Logging roads are expanding dramatically in the Congo Basin, leading to catastrophic collapses in animal populations living in the world's second-largest rainforest, according to research co-led by a scientist at James Cook University in Australia. (2019-06-24)

Small changes in rainforests cause big damage to fish ecosystems
Using lasers, researchers have connected, arranged and merged artificial cells, paving the way for networks of artificial cells acting as tissues. (2018-04-19)

Gauging the impact of tropical forest logging: Winrock develops new method for quantifying carbon emissions
Researchers at Winrock International have developed a first-of-its-kind method for estimating carbon emissions from forest degradation caused by selective logging in tropical regions. Refined over a period of 15 years and tested in six countries, the approach is highlighted in an article authored by Winrock's Ecosystems Services experts, Timothy Pearson, Sandra Brown and Felipe Casarim -- published April 1 in Environmental Research Letters. (2014-04-02)

Measuring nectar from eucalypts
In Australia, the effect of logging on canopy nectar production in tall forest trees has for the first time been investigated by NSW Department of Primary Industry researchers. State forests provide the major honey resource for the beekeeping industry in NSW. (2007-07-31)

UBCO researchers concerned about prey and predator species in post-fire logging areas
New research from UBC Okanagan shows that salvage logging on land damaged by wildfires has negative impacts on a variety of animals. While post-fire salvage logging is used to mitigate economic losses following wildfire, Karen Hodges, a biology professor in the Irving K. Barber Faculty of Science, says the compounded effects of wildfire and post-fire salvage logging are more severe than what wildlife experience from fire alone. (2020-09-22)

Borneo deforested 30 percent over past 40 years
Forest cover in Borneo may have declined by up to 30 percent over the past 40 years. (2014-07-16)

Study finds logging effects vary based on a forest's history, climate
A Smoky Mountain forest's woodland herb population has shown that climate may play a role in how forest understories recover from logging, according to Purdue University research. (2009-12-02)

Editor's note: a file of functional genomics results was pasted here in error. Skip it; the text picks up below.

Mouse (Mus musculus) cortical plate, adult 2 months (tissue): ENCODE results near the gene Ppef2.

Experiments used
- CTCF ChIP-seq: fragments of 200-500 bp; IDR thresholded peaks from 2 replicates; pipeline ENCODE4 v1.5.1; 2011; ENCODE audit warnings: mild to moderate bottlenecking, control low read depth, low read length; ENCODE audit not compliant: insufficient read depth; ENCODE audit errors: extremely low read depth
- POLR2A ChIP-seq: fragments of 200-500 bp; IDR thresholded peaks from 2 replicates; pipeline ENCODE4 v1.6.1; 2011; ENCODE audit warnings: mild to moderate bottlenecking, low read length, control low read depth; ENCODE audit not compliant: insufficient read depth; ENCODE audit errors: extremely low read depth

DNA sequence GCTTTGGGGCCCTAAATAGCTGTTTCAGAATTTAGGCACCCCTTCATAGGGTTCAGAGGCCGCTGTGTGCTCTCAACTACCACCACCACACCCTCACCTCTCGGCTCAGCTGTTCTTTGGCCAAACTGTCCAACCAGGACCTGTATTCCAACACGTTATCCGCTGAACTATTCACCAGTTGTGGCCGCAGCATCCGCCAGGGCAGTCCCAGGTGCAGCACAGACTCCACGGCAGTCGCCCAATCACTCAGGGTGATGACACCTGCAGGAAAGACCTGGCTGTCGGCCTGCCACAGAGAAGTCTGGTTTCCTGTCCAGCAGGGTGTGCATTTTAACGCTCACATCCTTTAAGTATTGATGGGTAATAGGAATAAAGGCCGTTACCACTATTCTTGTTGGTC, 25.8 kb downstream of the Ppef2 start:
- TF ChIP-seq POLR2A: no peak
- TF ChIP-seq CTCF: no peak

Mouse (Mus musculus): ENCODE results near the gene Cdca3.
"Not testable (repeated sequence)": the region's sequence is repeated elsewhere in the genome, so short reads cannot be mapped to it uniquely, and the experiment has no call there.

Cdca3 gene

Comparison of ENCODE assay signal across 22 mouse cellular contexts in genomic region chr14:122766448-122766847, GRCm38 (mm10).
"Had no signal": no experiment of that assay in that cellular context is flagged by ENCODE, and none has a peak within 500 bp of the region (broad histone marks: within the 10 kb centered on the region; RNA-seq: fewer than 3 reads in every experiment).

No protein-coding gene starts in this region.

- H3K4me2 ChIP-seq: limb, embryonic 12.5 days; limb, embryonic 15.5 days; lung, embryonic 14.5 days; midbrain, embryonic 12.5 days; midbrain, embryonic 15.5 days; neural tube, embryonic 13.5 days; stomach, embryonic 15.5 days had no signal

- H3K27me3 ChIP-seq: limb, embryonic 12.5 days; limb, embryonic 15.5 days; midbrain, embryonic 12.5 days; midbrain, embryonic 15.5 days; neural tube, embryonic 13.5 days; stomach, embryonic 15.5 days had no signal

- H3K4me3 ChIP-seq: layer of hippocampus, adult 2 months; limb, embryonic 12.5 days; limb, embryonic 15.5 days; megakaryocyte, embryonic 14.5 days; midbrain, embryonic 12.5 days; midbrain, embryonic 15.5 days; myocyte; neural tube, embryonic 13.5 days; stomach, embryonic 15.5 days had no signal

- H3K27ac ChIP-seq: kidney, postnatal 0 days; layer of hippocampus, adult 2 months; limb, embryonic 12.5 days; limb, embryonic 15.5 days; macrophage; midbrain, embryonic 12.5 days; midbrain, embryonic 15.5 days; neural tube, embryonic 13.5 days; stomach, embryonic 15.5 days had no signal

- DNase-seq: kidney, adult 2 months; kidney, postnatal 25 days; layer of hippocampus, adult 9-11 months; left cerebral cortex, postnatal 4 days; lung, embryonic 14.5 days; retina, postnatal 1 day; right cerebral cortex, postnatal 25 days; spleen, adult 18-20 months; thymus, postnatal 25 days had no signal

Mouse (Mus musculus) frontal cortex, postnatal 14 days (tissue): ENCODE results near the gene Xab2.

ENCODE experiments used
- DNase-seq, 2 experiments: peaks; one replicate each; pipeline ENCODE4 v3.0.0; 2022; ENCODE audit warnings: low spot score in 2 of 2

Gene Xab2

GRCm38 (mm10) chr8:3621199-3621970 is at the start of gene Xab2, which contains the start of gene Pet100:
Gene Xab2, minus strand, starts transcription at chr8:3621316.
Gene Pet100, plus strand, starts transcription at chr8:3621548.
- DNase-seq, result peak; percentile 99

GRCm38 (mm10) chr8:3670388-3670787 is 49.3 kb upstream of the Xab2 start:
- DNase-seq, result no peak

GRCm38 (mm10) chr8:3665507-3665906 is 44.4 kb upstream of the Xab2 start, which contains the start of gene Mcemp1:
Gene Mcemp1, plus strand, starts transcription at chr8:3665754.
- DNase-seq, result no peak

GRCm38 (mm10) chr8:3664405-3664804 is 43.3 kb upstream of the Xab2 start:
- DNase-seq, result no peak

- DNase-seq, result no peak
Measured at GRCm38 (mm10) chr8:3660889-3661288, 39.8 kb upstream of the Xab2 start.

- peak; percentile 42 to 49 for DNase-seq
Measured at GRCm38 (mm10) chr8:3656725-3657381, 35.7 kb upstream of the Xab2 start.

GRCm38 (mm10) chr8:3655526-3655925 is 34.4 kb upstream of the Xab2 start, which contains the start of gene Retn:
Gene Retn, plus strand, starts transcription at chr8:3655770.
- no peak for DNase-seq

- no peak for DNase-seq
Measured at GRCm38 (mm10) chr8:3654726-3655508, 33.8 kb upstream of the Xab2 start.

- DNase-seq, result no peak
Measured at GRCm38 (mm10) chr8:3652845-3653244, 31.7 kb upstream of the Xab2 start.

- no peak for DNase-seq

Leaf litter ants advance case for rainforest conservation in Borneo
Studies of ant populations in Borneo reveal an unexpected resilience to areas of rainforest degraded by repeated intensive logging, a finding which conservationists hope will lead governments to conserve these areas rather than allow them to be cleared and used for cash crop plantations. (2011-10-20)

Recent Australian wildfires made worse by logging
Logging of native forests increases the risk and severity of fire and likely had a profound effect on the recent, catastrophic Australian bushfires, according to new research. In the wake of the country's worst forest fires in recorded history, University of Queensland researchers have been part of an international collaboration, investigating Australia's historical and contemporary land-use. (2020-05-05)

Logging threatens breeding turtles
Debris from logging in tropical forests is threatening the survival of hatchling leatherback turtles and the success of mothers at one of the world's most important nesting sites in Colombia. (2017-04-10)

In Russia, are loggers an owl's best friend?
Can owls and loggers get along? A recent study conducted in Primorye in the southern Russian Far East suggests it's not only possible, but essential for endangered Blakiston's fish owls to survive there. The study was conducted by the WCS (Wildlife Conservation Society), the Russian Academy of Sciences, and the University of Minnesota. (2015-09-29)